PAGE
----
Silence is Golden

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Silence is not the absence of something

but

the presence of everything.

   John Grossmannn

 

 My best friend Sally and I could ride our ponies for hours through the English countryside where I grew up.

On the way back home, all of us – humans and horse – tired from our outing, would mosey our way along the grass verge, feet out of the stirrups, dangling our boots through the cow-parsley, while the ponies took the odd snack-on-the-go.

In those moments, life often seemed sweet and almost perfect, and it wouldn’t take much for one of us to burst into the chorus of one of our favourite songs…

‘Silence is golden, but my eyes still see

Silence is golden, golden, but my eyes still see…’

Anybody who remembers the song will know it doesn’t say much for our taste at the time, but it was 1967 and we were 12-years-old, and we were collectively in love with the Tremeloes, who, as it turned out were going to be a one-hit wonder, with not even, as I found out many years later, their own song.

What I remember thinking in those far-off days, and it’s a thought that has stayed with me all my life, is that there are two kinds of silence – an outside silence, which in a sense does not really exist, and an inner one, which arrives on a rare occasion – well, rare to me at least – unbidden, as a sudden sense of quiet inner peace.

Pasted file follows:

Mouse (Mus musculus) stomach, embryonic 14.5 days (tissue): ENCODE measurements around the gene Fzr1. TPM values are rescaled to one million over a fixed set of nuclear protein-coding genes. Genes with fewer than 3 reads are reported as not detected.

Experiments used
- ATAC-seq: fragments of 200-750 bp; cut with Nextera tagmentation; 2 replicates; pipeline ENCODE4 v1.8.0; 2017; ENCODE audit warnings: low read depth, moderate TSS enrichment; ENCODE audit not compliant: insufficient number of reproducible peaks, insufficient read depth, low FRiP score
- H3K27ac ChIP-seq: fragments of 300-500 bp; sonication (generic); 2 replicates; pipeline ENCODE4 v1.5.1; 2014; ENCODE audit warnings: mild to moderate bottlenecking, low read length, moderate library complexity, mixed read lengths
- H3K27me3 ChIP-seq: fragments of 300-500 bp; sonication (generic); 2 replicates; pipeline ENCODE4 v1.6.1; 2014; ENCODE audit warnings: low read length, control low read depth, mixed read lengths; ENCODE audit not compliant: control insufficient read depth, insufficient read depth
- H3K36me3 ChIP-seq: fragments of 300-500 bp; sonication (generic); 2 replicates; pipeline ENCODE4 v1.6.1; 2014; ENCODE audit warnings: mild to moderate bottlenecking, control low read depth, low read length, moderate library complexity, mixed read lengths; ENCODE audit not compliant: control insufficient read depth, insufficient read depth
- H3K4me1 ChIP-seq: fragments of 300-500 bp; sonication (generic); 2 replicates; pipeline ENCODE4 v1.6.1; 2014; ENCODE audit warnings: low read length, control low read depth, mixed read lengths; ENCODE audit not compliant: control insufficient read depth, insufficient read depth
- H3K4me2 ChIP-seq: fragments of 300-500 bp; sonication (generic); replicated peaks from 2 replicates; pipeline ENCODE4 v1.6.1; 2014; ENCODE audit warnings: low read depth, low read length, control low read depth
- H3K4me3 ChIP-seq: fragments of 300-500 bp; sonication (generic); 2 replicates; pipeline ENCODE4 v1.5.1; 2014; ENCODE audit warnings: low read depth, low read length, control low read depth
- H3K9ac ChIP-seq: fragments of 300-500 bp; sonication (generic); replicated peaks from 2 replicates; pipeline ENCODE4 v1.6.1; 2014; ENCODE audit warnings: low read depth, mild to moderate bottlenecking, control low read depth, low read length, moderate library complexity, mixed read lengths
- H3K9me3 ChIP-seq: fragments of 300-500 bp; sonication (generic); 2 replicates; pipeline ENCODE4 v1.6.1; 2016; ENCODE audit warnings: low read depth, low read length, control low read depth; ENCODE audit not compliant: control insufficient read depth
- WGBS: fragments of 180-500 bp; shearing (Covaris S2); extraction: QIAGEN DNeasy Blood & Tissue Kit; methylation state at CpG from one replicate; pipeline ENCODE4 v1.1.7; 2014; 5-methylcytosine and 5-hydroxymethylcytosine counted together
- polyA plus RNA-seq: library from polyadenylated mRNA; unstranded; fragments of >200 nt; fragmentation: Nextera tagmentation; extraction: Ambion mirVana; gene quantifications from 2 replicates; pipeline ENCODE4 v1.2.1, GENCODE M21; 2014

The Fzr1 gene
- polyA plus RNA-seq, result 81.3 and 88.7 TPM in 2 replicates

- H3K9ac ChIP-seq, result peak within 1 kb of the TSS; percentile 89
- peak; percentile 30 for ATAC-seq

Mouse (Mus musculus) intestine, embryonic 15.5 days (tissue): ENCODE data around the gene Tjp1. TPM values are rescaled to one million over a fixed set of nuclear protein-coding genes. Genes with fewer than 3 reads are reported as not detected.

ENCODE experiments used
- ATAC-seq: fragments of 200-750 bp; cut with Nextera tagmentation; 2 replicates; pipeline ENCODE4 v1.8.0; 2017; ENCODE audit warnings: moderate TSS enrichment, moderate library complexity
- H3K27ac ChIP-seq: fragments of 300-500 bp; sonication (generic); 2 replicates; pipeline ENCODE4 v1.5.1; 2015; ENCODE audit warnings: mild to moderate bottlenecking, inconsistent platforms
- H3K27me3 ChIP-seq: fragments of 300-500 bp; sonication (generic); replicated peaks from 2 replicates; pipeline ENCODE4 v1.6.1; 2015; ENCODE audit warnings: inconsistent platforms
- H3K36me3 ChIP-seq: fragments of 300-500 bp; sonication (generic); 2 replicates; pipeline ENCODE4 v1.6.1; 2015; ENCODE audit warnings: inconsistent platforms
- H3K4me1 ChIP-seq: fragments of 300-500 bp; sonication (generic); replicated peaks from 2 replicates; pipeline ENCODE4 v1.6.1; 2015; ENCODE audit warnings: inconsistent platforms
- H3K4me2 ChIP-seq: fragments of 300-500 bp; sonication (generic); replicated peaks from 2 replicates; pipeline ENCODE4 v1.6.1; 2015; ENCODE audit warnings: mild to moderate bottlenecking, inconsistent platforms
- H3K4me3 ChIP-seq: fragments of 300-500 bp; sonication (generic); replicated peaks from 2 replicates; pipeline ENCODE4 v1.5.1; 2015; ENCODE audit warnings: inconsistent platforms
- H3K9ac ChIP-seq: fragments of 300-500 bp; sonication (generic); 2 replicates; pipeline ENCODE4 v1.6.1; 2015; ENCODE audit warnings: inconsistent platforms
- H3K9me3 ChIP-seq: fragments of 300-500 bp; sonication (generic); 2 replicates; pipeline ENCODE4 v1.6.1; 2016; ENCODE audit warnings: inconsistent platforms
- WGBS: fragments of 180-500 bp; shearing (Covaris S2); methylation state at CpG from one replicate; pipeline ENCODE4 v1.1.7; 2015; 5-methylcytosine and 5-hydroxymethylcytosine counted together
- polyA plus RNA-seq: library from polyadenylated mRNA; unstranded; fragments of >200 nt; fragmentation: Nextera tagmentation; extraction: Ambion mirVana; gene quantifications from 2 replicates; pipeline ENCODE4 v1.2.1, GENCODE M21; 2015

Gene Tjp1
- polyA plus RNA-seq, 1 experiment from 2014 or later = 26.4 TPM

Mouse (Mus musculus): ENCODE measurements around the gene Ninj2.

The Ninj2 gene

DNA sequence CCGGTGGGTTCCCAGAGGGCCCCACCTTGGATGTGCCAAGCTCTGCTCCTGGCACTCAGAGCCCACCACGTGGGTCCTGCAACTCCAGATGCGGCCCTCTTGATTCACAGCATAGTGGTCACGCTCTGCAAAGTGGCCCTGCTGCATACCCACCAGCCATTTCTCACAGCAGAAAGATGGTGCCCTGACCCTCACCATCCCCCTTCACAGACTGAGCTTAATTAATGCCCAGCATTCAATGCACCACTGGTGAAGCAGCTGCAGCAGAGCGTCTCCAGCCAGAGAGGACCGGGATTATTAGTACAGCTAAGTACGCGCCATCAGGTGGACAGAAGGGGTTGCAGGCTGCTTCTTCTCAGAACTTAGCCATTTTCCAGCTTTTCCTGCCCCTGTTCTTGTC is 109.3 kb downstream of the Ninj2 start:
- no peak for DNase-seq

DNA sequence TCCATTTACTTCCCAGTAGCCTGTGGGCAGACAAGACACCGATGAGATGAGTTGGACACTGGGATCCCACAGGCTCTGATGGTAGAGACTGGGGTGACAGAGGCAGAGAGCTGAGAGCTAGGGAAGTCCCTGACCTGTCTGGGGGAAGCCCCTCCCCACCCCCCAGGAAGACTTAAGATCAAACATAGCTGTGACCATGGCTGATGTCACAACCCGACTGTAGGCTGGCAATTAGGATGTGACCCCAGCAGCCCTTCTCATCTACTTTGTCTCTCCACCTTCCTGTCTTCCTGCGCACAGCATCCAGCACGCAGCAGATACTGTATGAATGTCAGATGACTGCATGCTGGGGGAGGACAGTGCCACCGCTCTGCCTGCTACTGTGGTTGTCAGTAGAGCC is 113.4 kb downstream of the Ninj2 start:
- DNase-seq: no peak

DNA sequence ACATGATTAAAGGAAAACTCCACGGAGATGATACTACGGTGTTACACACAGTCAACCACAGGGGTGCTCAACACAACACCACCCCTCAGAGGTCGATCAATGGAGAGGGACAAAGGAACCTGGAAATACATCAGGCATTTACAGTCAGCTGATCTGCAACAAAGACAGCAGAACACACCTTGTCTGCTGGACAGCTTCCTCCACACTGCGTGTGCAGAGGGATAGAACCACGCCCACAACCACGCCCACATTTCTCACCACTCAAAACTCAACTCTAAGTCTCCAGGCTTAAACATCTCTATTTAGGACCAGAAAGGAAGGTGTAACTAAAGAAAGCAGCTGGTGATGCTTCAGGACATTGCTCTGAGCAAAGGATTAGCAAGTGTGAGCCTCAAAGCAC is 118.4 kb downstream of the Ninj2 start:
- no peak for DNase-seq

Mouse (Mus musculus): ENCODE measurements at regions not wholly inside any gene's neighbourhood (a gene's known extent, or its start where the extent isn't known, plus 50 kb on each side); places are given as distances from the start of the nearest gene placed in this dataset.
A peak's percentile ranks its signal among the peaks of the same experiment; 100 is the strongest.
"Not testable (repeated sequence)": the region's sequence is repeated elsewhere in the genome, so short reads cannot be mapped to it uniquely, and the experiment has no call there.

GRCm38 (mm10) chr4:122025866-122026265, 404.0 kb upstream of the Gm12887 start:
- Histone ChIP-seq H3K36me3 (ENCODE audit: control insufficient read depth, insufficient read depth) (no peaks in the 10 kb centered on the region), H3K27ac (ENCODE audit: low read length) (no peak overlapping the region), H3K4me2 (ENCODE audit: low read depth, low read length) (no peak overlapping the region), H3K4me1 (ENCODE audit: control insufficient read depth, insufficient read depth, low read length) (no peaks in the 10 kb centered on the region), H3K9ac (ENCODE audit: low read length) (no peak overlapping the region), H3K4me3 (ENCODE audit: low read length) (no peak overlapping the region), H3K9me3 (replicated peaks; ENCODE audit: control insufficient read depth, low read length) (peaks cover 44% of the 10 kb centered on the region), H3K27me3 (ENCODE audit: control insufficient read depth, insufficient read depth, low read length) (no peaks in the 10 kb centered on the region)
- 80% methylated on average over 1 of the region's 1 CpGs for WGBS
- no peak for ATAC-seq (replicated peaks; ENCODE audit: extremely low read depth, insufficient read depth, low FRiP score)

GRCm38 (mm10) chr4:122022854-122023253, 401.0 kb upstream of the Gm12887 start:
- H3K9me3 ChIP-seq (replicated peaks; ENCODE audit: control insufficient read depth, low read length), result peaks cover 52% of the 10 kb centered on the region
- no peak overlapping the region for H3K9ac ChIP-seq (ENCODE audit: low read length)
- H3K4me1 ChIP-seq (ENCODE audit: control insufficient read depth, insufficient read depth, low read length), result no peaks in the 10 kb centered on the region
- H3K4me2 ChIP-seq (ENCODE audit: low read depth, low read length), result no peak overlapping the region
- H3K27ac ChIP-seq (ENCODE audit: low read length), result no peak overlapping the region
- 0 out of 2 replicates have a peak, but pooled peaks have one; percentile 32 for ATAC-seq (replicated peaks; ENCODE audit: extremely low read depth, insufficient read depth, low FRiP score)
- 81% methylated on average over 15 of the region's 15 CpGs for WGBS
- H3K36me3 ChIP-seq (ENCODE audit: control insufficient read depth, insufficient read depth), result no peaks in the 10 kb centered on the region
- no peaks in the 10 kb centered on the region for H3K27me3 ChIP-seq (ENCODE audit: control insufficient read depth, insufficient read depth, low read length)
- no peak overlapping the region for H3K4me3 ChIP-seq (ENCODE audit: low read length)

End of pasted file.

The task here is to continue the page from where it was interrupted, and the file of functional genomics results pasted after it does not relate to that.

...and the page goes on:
I grew up in the country, and I now live in the country, and I still horse-ride – these days through the green macadamia-covered hills of northern New South Wales.

Until recently when we sadly lost my daughter’s Shetland pony, Sally-the-Boy to a brain tumour,  I would take my daughter for a trail ride on him, and  I would walk beside her.  Whenever we did our lane outing, she liked to close her eyes, so, as she said, she could hear the ‘quiet’ sounds. And the quiet sounds were the sounds her pony’s hooves make clip-clopping steadily along, the sound of the breeze, the carolling of the magpies and the far-off hum of the motorway.

If you want to further the argument that silence in a sense is a concept, and not something that really exists – think of the phrase, ‘Silence please’, and where it is used.

Take a school classroom for instance, at the beginning of an exam and the room falls quiet as students begin the unenviable task of working through an exam paper – is it silent in there? Of course not. There are a million little noises: the scraping of shoes on the floor, the occasional cough, the sound of a chair being adjusted, paper being turned – there is almost, in fact, a ‘noise’ of concentration.

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And yet, conversely despite this outside noise that makes the notion of silence not – in any world I know at least – a reality, there is that time when you are in the exam, when your inner world is in silence. Then, if you are lucky and you have studied your subject, a kind of meditative trance falls on you where you become unaware of anything around you, blocking out everything other than that which you are doing.